Friday, February 4, 2011

Let Us Go and Make Our Visit

The title is a nod to a poem by T. S. Eliot and describes what we did Sunday.  Visit the house in the hills with a snowblower.  Good thing, because the snow was over three feet deep around the door.  It would have taken hours to move enough snow to get into the house with shovels.  At the end of the driveway, it was solid and frozen.  And deep.  I had a chair leaning up against the woodshed door to hold it shut, that was completely covered with snow.  This house has been here for well over 100 years (some would say it's been 200 years), and even though I've worried about it this winter from my house down in the city, every time I come here and step inside, I see how solid it is.  It could easily stand another hundred years.  It's got a nice, new, metal roof!

The other house has only been on this planet for 49 years and it's youth is showing. Things break.  Things don't work.  But it's close to work and to life in the city and I like it very much. At least the 1/3 of it that I'm living in.

Here's a picture of the parking lot at work yesterday, showing Mount Snow growing daily.  Much of the problem this time of year is where to put the snow, since it's not melting between snowstorms.  Huge piles around driveways and stop signs make it difficult to see when cars are coming.  Snowblowers reveal archeological layers of white snow, then grey snow, then more white, etc, etc.  One can count the snow layers and tie them to particular storms.  "That one is the Christmas Eve storm," and "the one above it is the storm a week later", etc, etc.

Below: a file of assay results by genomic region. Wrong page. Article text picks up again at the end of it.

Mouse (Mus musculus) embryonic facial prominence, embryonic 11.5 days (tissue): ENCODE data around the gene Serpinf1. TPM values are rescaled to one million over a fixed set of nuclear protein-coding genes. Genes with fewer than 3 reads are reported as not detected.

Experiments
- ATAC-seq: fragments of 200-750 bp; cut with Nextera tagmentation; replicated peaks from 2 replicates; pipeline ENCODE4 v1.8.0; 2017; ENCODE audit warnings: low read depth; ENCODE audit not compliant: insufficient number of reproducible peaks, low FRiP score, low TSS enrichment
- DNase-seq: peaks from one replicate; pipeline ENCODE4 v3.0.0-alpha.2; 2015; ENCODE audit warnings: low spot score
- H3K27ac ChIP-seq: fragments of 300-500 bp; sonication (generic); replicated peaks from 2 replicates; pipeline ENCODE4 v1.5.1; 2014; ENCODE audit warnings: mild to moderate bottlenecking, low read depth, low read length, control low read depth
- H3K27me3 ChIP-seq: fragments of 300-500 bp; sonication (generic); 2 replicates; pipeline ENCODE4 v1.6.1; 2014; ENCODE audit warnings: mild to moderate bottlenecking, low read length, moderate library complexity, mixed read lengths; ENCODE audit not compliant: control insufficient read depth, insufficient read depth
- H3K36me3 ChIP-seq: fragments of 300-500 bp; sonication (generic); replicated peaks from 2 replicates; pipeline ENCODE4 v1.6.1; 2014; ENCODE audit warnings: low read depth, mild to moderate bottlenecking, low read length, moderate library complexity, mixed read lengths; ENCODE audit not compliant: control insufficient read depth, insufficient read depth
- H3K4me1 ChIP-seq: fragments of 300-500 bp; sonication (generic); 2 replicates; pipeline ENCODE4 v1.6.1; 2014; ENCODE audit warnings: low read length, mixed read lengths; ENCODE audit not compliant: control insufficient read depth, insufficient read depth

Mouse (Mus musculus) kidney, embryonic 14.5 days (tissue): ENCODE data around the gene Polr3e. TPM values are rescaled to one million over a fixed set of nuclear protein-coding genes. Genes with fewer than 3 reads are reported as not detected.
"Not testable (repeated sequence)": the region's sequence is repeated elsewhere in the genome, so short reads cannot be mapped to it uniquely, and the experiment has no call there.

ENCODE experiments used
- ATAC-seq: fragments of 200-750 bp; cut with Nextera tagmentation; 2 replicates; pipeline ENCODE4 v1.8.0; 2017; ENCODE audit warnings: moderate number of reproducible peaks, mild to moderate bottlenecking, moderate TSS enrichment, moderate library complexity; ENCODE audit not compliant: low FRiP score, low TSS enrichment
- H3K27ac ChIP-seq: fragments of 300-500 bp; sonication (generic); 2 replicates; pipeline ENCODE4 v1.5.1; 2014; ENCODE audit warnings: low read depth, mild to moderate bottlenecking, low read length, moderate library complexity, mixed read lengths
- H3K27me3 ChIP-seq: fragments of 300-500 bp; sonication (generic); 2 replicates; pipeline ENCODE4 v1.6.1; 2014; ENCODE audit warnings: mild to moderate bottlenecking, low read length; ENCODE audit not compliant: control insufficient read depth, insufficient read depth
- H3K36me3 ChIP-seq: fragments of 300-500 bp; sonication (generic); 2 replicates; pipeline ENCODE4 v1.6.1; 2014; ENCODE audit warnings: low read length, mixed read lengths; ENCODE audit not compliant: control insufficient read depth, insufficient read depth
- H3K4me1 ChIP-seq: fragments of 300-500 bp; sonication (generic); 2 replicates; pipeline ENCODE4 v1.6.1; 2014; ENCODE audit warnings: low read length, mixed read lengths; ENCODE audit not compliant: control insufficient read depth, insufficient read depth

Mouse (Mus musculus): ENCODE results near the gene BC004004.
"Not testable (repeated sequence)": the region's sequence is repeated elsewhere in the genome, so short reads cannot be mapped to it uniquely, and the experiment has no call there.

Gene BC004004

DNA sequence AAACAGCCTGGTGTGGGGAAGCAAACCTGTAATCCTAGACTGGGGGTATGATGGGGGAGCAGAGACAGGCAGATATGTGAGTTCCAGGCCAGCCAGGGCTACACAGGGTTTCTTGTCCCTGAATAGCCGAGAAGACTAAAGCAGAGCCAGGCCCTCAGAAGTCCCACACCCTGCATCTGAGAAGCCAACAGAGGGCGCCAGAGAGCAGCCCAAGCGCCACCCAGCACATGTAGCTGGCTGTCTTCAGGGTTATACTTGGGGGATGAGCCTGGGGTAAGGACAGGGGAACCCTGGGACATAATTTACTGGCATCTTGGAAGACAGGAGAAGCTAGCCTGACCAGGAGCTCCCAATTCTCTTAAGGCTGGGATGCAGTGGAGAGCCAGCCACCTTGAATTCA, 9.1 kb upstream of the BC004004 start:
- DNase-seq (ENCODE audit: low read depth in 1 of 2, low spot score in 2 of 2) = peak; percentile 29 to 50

It's interesting, but I feel a major case of winter blahs coming on.  The temperature has only turned the corner for warmer within the last week.  Thankfully, the extra minute or two of light each day mean that I can turn the light off at home while I am gone during the day.  It will be light when I get home from work. That counts for something.


  1. It's good to hear from you in a bloggy way. Nice to see the use of the word "we", too. Grab your seed catalogs and start planning! That's what I'm doing to face the winter blahs, anyway.

  2. Amen for a snowblower....I have one of those big snow pusher shovels, and I still was sore for days after the last snow storm! That's definitely on my wish list! :)

  3. Yeah, I noticed that "we" also. Guess you will discuss that in your own time. Winter blahs .... you betcha! Even though February is the shortest month, it always feels like the longest. Gray, gray, gray. Seed catalogs sound like a great idea to me!!!

  4. T.S. Eliot said that April is the cruelest month, but I think it's February, or March. It's been a nasty winter here. To put an optimistic spin on it, I'll appreciate the warmth more, ... when it comes. If it comes. More info on NM (new man) coming soon.